A recent Washington Post (WaPo) exposé on the Obama administration’s Department of Energy (DOE) loan guarantee program tells a story not so much of a White House conspiring to throw money into poorly thought out projects, but of an administration that has no idea what it’s doing.
Based on a recent Congressional investigation into the DOE’s multiple flopped “green” energy deals, the WaPo article underscores several emails showing the White House knew about the financial risks involved in energy investments. Even more telling is the fact that these same emails show the White House thought Secretary of Energy Steven Chu was going a bit overboard with the program. So, they knew of the risks and thought Chu was overdoing it? Got it.
Jonathan Silver, the man running the loan program, claimed Secretary Chu “annihilated” objections from the White House’s economic team, declaring “total victory.”
Other e-mail exchanges in the documents appear to show deep divisions between Chu and some senior Obama economic advisers over the program.
After the June 2011 meeting with Daley, Jonathan Silver, the director of the Energy Department’s loan office, celebrated “total victory” over administration opponents. He described in an e-mail to a colleague how Chu came as “close to an annihilation of the economic team’s position as you could possibly hope for.” Silver speculated that Daley had given the economic team “a fig leaf” and that the Energy Department’s victory was cause to “do some serious gloating.”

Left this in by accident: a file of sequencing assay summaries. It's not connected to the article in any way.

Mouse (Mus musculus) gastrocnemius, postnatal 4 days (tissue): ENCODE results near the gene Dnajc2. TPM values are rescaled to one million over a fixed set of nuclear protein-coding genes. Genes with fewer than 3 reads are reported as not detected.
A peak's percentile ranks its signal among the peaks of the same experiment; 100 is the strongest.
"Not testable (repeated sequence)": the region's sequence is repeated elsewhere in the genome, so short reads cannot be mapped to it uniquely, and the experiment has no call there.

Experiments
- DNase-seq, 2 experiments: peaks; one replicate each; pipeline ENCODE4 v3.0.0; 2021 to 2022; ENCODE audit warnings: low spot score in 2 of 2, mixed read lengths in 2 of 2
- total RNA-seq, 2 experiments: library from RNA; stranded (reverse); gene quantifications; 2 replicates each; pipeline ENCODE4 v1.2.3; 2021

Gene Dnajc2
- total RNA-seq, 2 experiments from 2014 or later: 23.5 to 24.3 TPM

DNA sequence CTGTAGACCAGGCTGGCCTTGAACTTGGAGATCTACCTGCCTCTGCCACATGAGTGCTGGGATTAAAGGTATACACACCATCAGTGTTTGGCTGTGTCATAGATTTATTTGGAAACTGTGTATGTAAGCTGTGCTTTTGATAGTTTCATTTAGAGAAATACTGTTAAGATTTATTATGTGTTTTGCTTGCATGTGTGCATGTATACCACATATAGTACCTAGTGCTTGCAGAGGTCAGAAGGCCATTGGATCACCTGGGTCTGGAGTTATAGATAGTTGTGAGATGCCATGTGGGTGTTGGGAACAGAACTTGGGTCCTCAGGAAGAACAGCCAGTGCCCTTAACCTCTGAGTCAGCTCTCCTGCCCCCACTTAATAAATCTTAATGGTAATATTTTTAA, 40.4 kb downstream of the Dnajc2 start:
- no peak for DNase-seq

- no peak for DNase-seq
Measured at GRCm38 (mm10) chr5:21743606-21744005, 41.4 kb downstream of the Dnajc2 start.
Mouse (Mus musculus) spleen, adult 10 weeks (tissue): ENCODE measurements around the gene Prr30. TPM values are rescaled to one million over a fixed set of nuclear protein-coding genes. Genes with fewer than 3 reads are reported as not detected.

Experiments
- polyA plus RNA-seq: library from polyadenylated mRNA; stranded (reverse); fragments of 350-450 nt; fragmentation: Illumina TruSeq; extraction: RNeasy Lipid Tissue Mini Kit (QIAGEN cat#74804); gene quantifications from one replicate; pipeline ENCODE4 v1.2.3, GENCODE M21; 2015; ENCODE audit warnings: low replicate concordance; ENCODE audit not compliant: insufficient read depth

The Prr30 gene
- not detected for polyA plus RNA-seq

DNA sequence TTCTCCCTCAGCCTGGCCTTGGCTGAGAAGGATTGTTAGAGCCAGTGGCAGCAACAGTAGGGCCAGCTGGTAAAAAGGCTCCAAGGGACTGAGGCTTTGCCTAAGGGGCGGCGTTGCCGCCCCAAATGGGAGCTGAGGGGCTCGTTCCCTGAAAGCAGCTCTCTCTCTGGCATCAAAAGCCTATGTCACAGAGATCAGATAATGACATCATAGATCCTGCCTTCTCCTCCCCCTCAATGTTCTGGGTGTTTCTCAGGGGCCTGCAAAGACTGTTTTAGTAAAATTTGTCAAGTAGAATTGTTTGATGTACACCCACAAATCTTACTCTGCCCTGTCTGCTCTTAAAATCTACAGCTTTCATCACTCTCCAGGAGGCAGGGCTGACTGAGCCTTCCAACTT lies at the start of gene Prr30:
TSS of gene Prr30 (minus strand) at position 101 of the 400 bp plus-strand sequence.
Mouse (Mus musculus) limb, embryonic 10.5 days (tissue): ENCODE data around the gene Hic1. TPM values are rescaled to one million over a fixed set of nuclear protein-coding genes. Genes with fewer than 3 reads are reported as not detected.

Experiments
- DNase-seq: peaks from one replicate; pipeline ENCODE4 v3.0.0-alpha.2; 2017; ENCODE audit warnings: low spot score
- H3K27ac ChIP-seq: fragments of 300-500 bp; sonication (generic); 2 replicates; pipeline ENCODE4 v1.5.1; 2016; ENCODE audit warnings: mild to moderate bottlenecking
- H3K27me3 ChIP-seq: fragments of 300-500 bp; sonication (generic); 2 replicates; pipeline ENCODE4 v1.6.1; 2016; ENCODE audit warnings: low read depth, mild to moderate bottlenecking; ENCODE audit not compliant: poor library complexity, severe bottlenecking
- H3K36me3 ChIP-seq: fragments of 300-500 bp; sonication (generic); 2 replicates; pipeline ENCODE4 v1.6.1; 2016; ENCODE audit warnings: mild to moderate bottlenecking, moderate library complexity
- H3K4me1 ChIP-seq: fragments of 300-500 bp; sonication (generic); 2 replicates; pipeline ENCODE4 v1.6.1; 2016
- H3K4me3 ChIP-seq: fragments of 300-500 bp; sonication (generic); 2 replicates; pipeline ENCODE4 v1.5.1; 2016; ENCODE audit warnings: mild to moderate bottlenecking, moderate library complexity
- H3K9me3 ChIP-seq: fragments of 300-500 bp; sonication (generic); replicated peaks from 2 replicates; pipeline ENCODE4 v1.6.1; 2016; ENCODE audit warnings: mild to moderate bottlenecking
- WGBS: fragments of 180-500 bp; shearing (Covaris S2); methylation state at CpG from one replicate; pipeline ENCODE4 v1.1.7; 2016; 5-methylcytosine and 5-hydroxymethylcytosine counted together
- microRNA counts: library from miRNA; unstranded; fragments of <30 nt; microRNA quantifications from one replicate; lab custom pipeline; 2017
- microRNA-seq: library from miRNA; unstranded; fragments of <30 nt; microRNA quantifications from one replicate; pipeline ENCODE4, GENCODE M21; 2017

A draft of Energy Department talking points prepared for the presidential briefing highlights that the program had committed more than $34 billion and asserted that it had created or saved 68,000 jobs. Those talking points forecast little risk from the program, although Solyndra was already showing signs of distress: The department months earlier had negotiated a loan restructuring amid threats that the firm would have to liquidate for lack of operating cash.
“DOE expects that all loans will be repaid,” one presentation slide said. “When loans are repaid, the benefits — including the creation of tens of thousands of jobs — will have been obtained at little cost to taxpayers.”
However, as Hot Air’s Ed Morrissey points out, this wasn't the White House’s chief concern. They were more worried about “unjust enrichment.”
Officials at the Treasury Department and the White House Office of Management and Budget often argued that government subsidies to clean-energy companies gave them too great of a return on investment, or an “unjust enrichment,” Chu wrote.
“Many times, they felt that a ‘better deal’’ could have been brokered by DOE and asked us to renegotiate,” he said.
Huh, so they were mostly worried “green” energy execs would privately make a boatload of cash from taxpayer-funded investments? Well, um, we actually agree with the White house on this one. Now if they only had this sort of concern for, you know, the success of the projects they poured taxpayer money into.
“The question that arises from these e-mails: did this presidential briefing take place? What was Obama told about Solyndra and the other ventures that took taxpayer money down the drain shortly afterward?” Morrissey asks.
“While these e-mails don’t exactly represent a smoking gun, they do show the banana-peel cluelessness of both the White House and the DoE in managing this loan program,” he adds.
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